Homeowner's, Commericial Property, and Business Loss

What should I do if my Insurance claim is denied?

You do not have to accept a denial from your insurance carrier as the final word on your Insurance claim; however, if you decide to pursue your claim further, after the insurance carrier has denied it, you must not waste any time doing so, because your policy may contain certain deadlines for pursuing your claim.

How should I proceed?

Prior to making an appointment with the attorney, it is important that you prepare for the consultation by gathering and organizing your evidence in a place where you can readily secure it.

What evidence will I need for the attorney to review?

The following materials will provide valuable aid to the insurance attorney in making an informed determination whether or not your case can be taken to the next level, and will minimize the necessary preparation time if a lawsuit is to be filed:

1.  Get the denial in writing. You have the right to a written denial letter from the insurance company which includes disclosure of the basis for denying your claim. This letter is most important to the attorney if your case is to be pursued.

2.  The terms and conditions of the policy. This is not just the sheet that discloses your coverages, or the promotional materials which you receive from your insurance carrier, but the actual terms and conditions of the policy, which should have been provided to you when you signed up for the policy. If you do not have a copy, make a written request to the insurance carrier for a copy. Usually, the best person to write would be the one who denied your claim.

3.  Damages. Be prepared to provide proof of ownership, as needed, and document the items that you lost as well as what it will cost to replace them.

  • Make a list of the items that were damaged or cannot be found and the replacement value of those items.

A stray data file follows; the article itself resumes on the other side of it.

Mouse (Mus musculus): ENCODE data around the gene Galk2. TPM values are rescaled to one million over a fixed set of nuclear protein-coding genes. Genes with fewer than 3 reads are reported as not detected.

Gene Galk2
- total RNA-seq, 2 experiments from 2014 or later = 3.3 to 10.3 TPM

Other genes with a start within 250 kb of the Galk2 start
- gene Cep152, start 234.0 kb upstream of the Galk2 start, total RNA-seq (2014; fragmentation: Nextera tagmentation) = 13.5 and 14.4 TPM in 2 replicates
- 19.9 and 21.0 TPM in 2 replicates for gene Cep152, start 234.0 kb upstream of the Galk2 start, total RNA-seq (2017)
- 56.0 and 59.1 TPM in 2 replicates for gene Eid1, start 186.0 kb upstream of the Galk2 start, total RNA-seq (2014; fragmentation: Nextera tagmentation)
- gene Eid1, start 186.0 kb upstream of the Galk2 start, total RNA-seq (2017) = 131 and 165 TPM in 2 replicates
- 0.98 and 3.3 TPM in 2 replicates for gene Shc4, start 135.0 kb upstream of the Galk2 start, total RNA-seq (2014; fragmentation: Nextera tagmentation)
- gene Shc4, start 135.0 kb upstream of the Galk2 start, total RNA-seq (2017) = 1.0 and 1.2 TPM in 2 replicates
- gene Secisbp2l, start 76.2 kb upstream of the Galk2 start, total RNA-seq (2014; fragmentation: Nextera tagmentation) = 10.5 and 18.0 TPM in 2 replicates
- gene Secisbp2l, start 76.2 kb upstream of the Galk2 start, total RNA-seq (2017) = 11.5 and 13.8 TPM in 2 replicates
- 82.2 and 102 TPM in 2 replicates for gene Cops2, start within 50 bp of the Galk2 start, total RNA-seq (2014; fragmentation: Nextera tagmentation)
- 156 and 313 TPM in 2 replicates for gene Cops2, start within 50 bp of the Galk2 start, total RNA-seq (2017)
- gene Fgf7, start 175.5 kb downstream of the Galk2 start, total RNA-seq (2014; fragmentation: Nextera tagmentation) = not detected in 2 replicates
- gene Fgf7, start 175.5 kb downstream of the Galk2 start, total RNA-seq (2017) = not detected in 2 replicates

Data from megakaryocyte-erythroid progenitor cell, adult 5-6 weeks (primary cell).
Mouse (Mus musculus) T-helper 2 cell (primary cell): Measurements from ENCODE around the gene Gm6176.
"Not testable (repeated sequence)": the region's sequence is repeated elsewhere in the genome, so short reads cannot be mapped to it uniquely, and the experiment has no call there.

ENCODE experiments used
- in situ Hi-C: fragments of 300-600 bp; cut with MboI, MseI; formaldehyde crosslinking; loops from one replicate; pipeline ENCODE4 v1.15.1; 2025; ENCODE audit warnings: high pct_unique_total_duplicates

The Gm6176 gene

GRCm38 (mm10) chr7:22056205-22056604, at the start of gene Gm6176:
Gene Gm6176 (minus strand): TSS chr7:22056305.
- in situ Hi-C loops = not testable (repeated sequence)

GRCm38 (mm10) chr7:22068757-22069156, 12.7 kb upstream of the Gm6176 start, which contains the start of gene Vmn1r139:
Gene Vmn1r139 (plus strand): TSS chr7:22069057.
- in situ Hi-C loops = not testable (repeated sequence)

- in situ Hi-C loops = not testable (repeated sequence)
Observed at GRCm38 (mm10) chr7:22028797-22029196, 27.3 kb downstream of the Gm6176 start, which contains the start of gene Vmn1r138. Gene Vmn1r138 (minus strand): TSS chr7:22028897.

• Provide photographs of all damages and damaged items.
  • If possible, locate photographs of those items in their undamaged condition. Family snapshots are a good source as many items show up in the background.
  • Provide copies of receipts for purchase of the items that were damaged or missing, if possible.
  • Provide copies of all estimates for repair or replacement of the damaged items.
  • Provide copies of receipts for any temporary repairs that you may have had to make in order to prevent further damage.
  • Document, in writing, all conversations with the insurance company and adjusters.

Damages specifically for Business and Commercial Losses.  Be able to document your loss by providing sales receipts, inventory lost and monthly/quarterly income statements. Your accountant, bookkeeper or CPA should be able to assist with these items as it will be necessary to prove these losses.

4. Get copies and transcripts of any statements you have given to insurance adjusters. The familiar phrase, "Anything you say can and will be used against you," also applies in cases, particularly when statements have been given, either in writing or over the telephone, to insurance adjusters. If you have given any statements, you should write a letter to the insurance adjuster and request written copies of any and all written statements which you have given and transcripts of any and all oral statements, as well.

5. Witnesses to your loss. Be prepared to provide the names, addresses and telephone numbers of important and reliable witnesses such as your friends, relatives or co-workers, who might provide important information about your insurance claim.

What should I do after I have assembled my evidence?

1.  Once you have assembled your materials, schedule an appointment with an attorney experienced in handling private insurance claims and coverage disputes.